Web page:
Réseau Art Nouveau Network
Certified "Cultural Route of the Council of Europe" in 2014
Appearing in the late nineteenth century, Art Nouveau spread rapidly in Europe through international exhibitions, travelling artists, letters and journals. This artistic revolution was mainly inspired by natural forms and structures, not only flowers and plants, but also curved lines. However, Art Nouveau, which disappeared fast during the First World War, was strongly discredited, and it was not until the latter half of the 20th century that the style began to be appreciated in its historical context, and that efforts were made for its preservation.
The Art Nouveau trend was driven by aesthetic ideals and an enthusiasm for modernity, exploiting the possibilities of industrial technologies and new materials, combined with meticulous workmanship and a scrupulous eye for detail. Each country’s creative centres brought their own flavour to the style by incorporating local specificities (Jugendstil in Germany, Stile Liberty in Italy, Style Sapin in Switzerland, Modernismo in Spain, Sezessionsstil in Austria…) resulting in a wonderful concordance of architecture, furniture and decoration, called the “total work of art”.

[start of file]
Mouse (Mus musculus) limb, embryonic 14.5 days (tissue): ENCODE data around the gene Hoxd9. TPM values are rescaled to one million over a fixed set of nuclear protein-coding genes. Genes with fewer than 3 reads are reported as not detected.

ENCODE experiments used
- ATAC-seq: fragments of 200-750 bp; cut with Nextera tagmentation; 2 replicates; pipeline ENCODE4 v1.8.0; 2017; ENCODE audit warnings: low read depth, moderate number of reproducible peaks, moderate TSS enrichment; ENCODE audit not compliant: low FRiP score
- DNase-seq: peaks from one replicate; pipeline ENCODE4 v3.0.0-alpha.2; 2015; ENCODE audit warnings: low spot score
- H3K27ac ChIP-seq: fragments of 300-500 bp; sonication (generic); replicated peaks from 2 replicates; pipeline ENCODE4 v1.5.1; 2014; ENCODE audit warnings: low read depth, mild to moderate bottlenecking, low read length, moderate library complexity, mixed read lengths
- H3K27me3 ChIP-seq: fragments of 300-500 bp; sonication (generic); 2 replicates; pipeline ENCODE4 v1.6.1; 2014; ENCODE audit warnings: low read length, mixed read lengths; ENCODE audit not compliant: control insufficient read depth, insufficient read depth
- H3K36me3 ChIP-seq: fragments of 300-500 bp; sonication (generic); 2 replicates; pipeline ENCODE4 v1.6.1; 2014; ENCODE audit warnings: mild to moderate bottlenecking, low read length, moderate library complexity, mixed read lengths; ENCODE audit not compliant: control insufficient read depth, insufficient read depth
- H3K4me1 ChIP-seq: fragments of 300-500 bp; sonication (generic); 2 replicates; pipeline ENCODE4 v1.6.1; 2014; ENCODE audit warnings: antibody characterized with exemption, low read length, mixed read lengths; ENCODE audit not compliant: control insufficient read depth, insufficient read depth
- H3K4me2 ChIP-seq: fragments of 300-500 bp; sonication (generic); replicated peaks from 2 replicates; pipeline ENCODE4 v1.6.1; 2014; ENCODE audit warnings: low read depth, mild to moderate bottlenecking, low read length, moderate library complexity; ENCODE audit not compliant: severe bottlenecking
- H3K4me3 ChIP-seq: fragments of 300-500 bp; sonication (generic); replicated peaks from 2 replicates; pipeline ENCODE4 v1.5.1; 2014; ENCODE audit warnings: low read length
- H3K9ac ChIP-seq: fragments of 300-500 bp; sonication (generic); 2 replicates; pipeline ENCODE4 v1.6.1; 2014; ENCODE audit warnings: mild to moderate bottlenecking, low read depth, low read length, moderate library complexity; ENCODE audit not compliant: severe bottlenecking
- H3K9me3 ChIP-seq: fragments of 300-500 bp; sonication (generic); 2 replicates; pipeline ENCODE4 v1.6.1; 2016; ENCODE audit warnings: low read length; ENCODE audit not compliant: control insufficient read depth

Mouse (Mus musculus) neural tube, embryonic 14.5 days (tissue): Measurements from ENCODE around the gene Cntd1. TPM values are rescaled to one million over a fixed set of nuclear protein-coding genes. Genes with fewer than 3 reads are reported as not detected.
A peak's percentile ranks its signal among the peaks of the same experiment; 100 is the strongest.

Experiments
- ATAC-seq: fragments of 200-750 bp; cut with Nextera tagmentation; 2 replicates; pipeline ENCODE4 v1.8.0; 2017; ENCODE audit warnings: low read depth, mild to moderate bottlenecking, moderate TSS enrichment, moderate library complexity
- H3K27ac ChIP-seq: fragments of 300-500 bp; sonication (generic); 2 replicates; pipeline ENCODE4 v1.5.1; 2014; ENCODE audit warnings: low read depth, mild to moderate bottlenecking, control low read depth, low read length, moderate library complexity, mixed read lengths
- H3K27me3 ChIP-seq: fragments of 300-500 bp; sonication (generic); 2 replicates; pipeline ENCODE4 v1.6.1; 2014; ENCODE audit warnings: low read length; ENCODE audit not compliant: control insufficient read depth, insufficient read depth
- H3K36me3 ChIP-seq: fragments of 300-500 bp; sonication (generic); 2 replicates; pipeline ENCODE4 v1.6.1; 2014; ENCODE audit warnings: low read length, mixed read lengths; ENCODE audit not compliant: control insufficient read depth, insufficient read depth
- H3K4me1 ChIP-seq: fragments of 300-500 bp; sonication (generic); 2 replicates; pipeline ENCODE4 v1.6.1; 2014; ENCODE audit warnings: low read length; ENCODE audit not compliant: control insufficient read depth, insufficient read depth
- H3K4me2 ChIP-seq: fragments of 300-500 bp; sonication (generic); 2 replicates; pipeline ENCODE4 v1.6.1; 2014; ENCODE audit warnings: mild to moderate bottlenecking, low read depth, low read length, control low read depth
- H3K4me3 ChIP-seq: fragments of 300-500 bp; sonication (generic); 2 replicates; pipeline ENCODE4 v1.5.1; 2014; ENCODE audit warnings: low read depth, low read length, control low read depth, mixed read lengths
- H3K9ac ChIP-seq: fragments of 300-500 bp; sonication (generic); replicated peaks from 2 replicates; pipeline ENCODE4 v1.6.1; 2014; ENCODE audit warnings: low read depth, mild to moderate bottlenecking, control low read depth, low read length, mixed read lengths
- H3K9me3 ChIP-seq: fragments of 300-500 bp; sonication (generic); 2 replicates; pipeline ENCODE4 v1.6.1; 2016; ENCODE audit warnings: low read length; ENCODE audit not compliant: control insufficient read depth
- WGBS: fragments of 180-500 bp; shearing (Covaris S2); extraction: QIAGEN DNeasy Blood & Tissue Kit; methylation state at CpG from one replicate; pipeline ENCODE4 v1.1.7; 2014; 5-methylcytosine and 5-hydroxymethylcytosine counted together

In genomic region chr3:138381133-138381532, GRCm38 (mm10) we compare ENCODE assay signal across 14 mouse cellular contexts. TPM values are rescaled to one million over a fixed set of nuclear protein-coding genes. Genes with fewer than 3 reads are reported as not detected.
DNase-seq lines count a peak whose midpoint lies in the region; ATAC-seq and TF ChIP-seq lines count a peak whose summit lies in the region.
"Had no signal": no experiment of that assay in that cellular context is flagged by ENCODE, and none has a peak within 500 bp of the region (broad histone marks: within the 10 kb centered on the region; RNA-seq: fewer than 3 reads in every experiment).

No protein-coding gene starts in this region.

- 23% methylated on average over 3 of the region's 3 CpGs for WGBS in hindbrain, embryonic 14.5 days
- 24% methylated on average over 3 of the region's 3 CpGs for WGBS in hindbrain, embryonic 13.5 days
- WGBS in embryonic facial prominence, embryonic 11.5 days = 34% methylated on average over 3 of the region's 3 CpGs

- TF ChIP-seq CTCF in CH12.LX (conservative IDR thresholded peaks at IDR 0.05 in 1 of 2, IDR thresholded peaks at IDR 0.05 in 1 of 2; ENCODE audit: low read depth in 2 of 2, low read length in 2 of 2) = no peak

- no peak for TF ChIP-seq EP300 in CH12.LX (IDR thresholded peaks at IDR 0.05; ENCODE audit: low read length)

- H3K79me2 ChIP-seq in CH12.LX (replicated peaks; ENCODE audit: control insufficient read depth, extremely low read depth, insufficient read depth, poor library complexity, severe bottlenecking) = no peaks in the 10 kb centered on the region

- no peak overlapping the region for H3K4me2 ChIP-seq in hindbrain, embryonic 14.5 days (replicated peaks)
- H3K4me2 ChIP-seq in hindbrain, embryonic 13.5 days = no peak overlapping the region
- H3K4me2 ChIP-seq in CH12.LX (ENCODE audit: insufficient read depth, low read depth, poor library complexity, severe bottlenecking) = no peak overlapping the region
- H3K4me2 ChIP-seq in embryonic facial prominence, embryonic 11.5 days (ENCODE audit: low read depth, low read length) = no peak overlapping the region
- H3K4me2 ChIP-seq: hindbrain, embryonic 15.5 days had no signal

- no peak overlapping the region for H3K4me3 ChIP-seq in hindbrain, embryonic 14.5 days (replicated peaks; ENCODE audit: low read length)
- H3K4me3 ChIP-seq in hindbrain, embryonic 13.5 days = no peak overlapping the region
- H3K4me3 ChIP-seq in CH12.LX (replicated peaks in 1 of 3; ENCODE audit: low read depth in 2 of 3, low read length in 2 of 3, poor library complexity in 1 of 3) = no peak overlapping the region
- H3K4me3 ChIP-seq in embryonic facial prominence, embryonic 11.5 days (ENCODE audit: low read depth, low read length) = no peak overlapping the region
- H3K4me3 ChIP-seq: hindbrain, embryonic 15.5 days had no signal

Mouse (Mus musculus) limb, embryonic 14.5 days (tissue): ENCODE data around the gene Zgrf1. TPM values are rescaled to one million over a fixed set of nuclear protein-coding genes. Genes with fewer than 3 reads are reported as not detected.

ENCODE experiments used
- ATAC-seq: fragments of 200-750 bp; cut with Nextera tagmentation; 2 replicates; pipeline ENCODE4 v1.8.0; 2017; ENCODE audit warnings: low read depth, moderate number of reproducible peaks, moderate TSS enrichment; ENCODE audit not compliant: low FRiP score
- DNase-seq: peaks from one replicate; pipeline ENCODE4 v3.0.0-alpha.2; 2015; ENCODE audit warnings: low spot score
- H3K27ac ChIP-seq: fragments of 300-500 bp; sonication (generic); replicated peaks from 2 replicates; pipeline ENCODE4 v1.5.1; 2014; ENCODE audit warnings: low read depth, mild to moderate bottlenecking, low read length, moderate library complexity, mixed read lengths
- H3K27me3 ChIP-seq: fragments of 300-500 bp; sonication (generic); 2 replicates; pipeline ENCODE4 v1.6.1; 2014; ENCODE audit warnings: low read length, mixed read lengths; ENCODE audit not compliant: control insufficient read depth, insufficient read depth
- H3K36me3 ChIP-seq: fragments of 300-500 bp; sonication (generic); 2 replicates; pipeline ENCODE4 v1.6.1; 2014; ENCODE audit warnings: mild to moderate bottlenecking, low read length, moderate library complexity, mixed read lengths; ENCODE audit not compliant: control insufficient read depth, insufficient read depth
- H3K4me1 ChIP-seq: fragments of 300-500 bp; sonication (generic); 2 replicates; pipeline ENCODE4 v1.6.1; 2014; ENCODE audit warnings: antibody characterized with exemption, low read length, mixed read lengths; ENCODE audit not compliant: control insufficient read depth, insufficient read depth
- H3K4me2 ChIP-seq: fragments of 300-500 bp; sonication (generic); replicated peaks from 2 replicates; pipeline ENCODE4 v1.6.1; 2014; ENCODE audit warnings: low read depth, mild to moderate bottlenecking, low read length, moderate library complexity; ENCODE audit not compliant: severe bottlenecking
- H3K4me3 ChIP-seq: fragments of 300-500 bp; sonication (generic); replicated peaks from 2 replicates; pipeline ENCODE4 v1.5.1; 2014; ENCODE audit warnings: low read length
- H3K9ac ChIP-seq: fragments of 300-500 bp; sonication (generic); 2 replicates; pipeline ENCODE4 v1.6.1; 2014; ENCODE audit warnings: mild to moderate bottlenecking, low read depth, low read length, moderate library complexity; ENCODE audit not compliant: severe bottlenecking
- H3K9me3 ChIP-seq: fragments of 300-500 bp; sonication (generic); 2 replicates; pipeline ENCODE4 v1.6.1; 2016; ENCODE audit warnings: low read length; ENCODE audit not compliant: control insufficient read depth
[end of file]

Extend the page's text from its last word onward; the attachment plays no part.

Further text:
The Art Nouveau Network offers the tourist numerous activities, exhibitions and materials aimed at permitting an understanding and appreciation of the rich legacy of this art style. Targeted at both children and adults, they bring the visitor to realise the dimension of Art Nouveau, its relationship with nature, society, ecology and technical innovation. There are over 20 cities with a rich and varied Art Nouveau heritage to explore.
Council of Europe values
Although each local representation of the style has distinctive characteristics, there was a common will of European artists at this time to innovate, create, influence each other and exchange, which led to a real European dimension of this heritage which lies on our very doorstep and which is sometimes in danger. Art Nouveau is a reflection of our cultural values and of the importance of intercultural dialogue.